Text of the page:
The only former president to settle in Washington, Woodrow Wilson purchased the Georgian Revival townhouse now known as Wilson House as a surprise for his second wife, the former Edith Bolling Galt. In the style of his Scottish ancestors, he marked the event by presenting her with a piece of sod from the garden and a key to the front door.
A visitor steps through that door into a polished entrance hall, beginning a tour of a house crammed with enough personal touches to make it a fascinating reflection of its former owners. Edith Wilson went out of her way to surround the former president with mementos os his White House years, when he led the country through World War I, and the postwar struggles to join the Leagues of Nations.
And mementos that are in abundance: a shell casing from the first firing by U.S. troops in World War I; a massive tapestry in the drawing room, a gift from the French people; and a signed photograph of King Edward VII and Queen Alexandra of Great Britain.
The elegant red-brick house just off Embassy Row at 2340 S Street NW was designed by architect Waddy B. Wood in 1915. The Wilsons moved into it from the White House after his retirement from two terms in office in 1921. In the house there's a photo of that move, showing their belongings piled up in front of the house, straight from the moving van. Former presidents have their moving headaches, too.
The visitor climbs the carpeted stairs past a ticking grandfather clock that was a house-warming gift from his wife -- given because Wilson missed the chimes of the White House clock.
Upstairs waits the library, reflecting Wilson's presence most keenly. Formerly president of Princeton University and governor of New Jersey, Wilson was also a scholar of note, and his library contains some 8,000 volumes.
It was from this imposing room that he made his Armistice Day speech on radio in November 1923, and a microphone marks that occasion. The room also contains a graphoscope, used to watch movies at home, and his Victrola Talking Machine, on which he would listen to records played with wooden needles.
On the wall hangs a photo of the couple's 1924 Rolls-Royce Silver Ghost; a group of friends gave him a car on what turned out to be his last birthday. In his previous car, a Pierce-Arrow, Wilson often rode through Rock Creek Park with his wife; but he rode in the Rollys only once, around the neighborhood. The car is now in the hands of a private owner, but the Nationl Trust for Historic Preservation, to which Mrs. Wilson willed the house on her death, is negotiating to repurchase it. If all goes well, it may yet purr gently back into the garage to complete the picture of the Wilsons' private lives. In the meantime, the Rolls will be on loan to the Wilson House starting Wednesday and will be displayed through June 30.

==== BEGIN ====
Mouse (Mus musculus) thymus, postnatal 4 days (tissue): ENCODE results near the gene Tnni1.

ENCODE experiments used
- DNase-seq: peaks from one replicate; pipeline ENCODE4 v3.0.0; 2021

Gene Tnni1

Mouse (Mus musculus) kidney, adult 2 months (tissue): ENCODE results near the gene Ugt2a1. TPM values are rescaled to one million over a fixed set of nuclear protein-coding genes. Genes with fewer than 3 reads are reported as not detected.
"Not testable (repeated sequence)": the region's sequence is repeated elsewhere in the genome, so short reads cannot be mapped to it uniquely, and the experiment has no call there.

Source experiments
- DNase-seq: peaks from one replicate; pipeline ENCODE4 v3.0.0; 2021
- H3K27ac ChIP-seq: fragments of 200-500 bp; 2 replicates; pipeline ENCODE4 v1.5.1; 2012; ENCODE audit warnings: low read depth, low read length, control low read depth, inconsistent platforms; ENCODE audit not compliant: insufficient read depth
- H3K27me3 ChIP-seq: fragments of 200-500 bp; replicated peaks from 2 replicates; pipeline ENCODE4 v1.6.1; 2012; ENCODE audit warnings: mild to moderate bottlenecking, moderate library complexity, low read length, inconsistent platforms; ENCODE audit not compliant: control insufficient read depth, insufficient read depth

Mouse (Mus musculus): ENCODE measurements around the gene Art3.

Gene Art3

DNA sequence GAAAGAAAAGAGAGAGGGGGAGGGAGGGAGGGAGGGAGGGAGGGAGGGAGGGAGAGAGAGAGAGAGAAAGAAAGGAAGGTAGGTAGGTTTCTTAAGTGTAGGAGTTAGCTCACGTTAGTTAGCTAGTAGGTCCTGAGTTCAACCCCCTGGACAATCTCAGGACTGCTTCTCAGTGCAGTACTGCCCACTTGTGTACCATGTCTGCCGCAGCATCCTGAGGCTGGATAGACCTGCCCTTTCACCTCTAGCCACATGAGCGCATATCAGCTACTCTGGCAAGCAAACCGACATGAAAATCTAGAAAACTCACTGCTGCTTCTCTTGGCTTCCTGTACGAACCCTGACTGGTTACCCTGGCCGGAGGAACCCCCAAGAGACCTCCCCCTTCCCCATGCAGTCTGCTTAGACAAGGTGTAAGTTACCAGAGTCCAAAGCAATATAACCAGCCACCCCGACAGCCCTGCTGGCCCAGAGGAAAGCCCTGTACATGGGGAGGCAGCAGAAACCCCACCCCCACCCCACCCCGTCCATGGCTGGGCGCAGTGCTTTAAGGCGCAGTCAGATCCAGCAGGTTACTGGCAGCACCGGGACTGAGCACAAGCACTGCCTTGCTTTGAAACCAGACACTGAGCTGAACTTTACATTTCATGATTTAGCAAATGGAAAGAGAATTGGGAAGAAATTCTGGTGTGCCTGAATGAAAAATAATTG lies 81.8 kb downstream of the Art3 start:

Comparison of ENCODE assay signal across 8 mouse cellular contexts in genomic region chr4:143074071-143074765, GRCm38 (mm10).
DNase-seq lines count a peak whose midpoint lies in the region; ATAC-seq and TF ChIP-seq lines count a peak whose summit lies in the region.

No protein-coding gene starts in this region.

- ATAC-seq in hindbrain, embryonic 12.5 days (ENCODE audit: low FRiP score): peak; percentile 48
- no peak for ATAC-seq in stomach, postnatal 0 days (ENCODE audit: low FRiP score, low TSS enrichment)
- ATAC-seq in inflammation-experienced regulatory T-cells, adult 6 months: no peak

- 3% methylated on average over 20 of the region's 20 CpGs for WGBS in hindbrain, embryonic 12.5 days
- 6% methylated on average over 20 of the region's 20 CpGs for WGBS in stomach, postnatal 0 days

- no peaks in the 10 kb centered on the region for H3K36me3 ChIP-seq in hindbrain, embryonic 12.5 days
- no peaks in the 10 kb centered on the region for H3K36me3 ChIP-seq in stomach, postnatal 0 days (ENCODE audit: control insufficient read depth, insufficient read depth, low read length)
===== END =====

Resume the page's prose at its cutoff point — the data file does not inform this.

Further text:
Happy through their sojourn was in the St Street house, it was marred by Wilson's failing health, and signs of his frailty are there. too. An early Otis elevator carried him between floors. His golf clubs, abandoned in the corner of a closet, contrast with the golfing trophy displayed in the library from happier times.
His bedroom became all too familiar to him during his last years. He spent many long days in the replica of the Lincoln bed that Mrs. Wilson had built for him after he left the White House. The books he was reading shortly before his death, in 1924, Imitation of Christ, by Thomas a Kempis, and Scott's Fair Maid of Perth, remains as he left them by his bedside.
In Edith Wilson's bedroom are the evening dresses, elaborate headgear and gold shoes of the active, handsome woman she was. On her bed, ready to be put on, lies a black velvet dress with ebony-beaded neckline. But her closet also holds a starched Red Cross hat, symbolizing the charitable and volunteer activities typical of matrons of her position.
A nursing station separates the former president's bedrom from that of his wife, as his illness must have separated them. She was to live on the house for more than 30 years after her husband's death.
In the formal dining room a cumbersome ceramic dish from Brittany is the table's centerpiece. Edith Wilson once asked the cook to place two tiny lamb chops in its midst and serve them to the couple as a joke to amuse her husband. And a silver loving cup in the dining room, dated December 18, 1915, is a further reminder of the Wilsons' midlife romance. He was 58 and she 43 when they married.
One can best picture the pair in the solarium, just off Wilson's beloved library. This small, sunny setting, edged with plants, frames a table set for breakfast for two. Beyond the plants, through the French windows, lies the simple garden. The landscaping mutes the presence of surrounding houses, and even busy Massachusetts Avenue, about a block away, seems distant. There is a feeling of peace and tranquility.